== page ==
If you talked to Jackson MMA's Heather "Hurricane" Clark without knowing her day job, you'd be forgiven for not jumping right to "professional fighter". If there is a mold for fighter personalities, particularly in women's MMA, then Clark certainly doesn't fit it.
"I'm actually really creative person." Clark explains "I love photography, I love art. I love any kind of outlet for creativity and self-expression. That's probably my biggest passion overall".
Meet Heather Clark, professional fighter training out of the most prestigious fight camp in the world. She's not exactly what one might expect, but Clark has been shattering those kind of stereotypes all her life. And in a few weeks time, she'll look to open some eyes as
On Saturday, January 7th, Ms. Clark will enter the cage for the third time as a professional when she takes on April Coutino on a featured bout of Evolution Combat Sports Championship's "Friday Night Fights". It is the culmination of a long and strange road for Clark, but over the course of many life changes the 30-year-old's motivating drive is perhaps the one constant.
"I like things that challenge me. My whole life, what's driven me are things that challenge my mind, my body, my spirit. MMA is one of those things that challenges all three of those things at once. More then anything else I've done, fighting and being a fighter pushes you and changes you in every way possible."
No one who competes in MMA does so because their high school guidance counselor told them to. No fighter trains mind, body and soul to their full extent because they saw a cool booth at a jobs fair. No one gets into fighting professionally because they're looking for easy money. It's far more complicated then that. The unique journey of a professional fighter often mirrors the fighters own unique journey through life.
Clark was first introduced to martial arts through her father, a student of noted Ukidokan Karate practitioner Benny "The Jet" UrquidezThrough this early immersion, Clark soon developed a passion for the martial arts that never abated.
"I've just always been a fan of martial arts. I loved watching boxing, kickboxing, and the early MMA [fights]. I loved watching anything like that."
She pauses for a moment as if considering something, then laughs.
"I guess its all sports really, sports in general. I grew up wanting to do it all, wanting to try...whatever."
That passion for new challenges has been a constant driving force in Clark's life. In college, she played Hockey at the division 1 level.
Then she played professionally abroad, in hockey-centric nations like Canada. The full-contact nature of the sport might intimidate some female athletes - or any athletes, for that matter. For Clark, it was a selling point.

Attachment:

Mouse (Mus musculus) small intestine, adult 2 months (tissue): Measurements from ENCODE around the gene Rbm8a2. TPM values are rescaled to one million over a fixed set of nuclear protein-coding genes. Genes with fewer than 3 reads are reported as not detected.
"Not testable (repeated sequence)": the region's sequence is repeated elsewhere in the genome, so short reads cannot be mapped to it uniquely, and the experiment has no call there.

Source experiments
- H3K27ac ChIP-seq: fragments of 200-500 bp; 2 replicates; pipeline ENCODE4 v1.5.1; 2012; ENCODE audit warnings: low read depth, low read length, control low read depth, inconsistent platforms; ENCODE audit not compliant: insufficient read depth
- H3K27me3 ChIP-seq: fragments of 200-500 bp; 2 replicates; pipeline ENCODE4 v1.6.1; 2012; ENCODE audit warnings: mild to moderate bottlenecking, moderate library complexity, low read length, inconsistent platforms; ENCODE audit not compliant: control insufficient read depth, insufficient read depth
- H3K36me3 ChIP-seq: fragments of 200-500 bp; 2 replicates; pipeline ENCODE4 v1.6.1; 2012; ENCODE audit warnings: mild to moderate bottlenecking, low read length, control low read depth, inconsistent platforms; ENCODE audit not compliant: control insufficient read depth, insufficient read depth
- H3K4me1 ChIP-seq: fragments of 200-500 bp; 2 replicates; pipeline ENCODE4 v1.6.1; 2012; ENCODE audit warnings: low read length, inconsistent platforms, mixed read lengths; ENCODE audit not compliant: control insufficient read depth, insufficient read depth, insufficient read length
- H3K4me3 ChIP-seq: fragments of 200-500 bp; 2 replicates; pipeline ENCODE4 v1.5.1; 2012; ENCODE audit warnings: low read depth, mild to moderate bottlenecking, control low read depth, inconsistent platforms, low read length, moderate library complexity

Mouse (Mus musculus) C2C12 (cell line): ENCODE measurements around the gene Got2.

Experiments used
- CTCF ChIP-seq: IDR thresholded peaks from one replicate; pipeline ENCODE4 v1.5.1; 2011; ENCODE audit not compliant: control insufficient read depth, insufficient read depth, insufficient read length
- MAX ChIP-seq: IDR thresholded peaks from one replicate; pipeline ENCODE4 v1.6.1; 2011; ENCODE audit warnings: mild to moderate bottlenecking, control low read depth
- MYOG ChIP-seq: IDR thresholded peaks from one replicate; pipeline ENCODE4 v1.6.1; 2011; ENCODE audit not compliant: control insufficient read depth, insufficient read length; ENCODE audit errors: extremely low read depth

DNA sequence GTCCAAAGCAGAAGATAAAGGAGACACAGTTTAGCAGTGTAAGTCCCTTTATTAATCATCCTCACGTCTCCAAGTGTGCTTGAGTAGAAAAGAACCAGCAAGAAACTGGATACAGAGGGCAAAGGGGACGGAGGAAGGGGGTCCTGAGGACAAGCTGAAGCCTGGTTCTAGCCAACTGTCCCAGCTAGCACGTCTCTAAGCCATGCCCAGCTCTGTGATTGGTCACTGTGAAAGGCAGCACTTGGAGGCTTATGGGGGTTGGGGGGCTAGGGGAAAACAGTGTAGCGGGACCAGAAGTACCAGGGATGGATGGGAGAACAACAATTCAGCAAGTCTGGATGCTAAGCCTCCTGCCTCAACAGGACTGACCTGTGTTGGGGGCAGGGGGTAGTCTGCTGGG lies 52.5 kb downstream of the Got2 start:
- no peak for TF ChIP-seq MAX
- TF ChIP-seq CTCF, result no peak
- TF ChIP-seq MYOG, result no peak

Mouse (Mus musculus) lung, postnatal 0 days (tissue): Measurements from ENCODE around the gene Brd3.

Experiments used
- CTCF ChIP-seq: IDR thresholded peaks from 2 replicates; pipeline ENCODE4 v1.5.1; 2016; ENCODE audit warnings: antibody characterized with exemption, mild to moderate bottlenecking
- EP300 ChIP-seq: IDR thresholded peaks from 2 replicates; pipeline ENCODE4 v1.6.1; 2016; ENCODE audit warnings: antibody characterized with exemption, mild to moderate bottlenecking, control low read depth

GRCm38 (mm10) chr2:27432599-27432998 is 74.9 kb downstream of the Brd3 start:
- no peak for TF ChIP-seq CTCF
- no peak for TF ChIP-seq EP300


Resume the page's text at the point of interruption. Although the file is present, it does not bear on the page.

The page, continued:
"I started playing [Hockey] on an all boys team, because they didn't have any girls teams in L.A back then. I loved the pressure; I had to get better or I was going to get beat up!" Clark laughs as she recalls her days on the ice.
"Playing hockey with the boys definitely toughened me up and prepared me for MMA. I was getting slammed into the boards by 220 pound men night after night, so when its a 125 pound girl that steps into the cage against me I'm not really intimidated, you know?"
It was during her Hockey days that Clark stumbled upon what would be her second career. Dabbling in some boxing classes in between games, she was persuaded to take an amateur boxing match—and won. Subsequent trips to a kickboxing gym which also dabbled in MMA led Clark to start considering the sport as a career.
"I decided that if I wanted to get serious and pursue MMA as a career, I was going to give it everything I had. And that meant finding the best gym in the world to train."
That gym is Jackson's MMA, one of the most lauded MMA fight camps in the game today. Under the tutelage of striking coach Mike Winkeljohn, grappling coach Mike Van Arsdale, and head coach Greg Jackson, a veritable "who's who?" of the fight game ply their trade on a daily basis. Names like Georges St. Pierre, Rashad Evans, Jon Jones are just some of the luminaries you might find at Jackson's on any given day. It's a true shark tank—and for Heather Clark, it's perfect.
"They don't treat [women] any differently down here. There's no separate change room, or separate coaches or anything like that. Everybody who's here is a fighter, and if you can't hack it, you leave. But at the same time, there's no extra pressure because you're a woman. The coaches are all great; we have a great group of girl fighters here, and we all work together. It's a real family kind of atmosphere."
Everywhere she goes, Clark carries that title of "Jackson's MMA" fighter with her. She'll take it with her when she takes on April Coutino on January 7th. In spite of the challenge in front of her, as has often been the case in Clark's life, it pales to the challenge behind her, to the places she's come from.
"I want to represent myself and my gym well in everything I do. Against April, I know I'm in for a tough fight. She's a tough girl who's very well rounded. I know she's dangerous. But I also know I can win this fight. It's not something I worry about. I'm coming to win on January 7th and I want to put on a great show for the fans as well."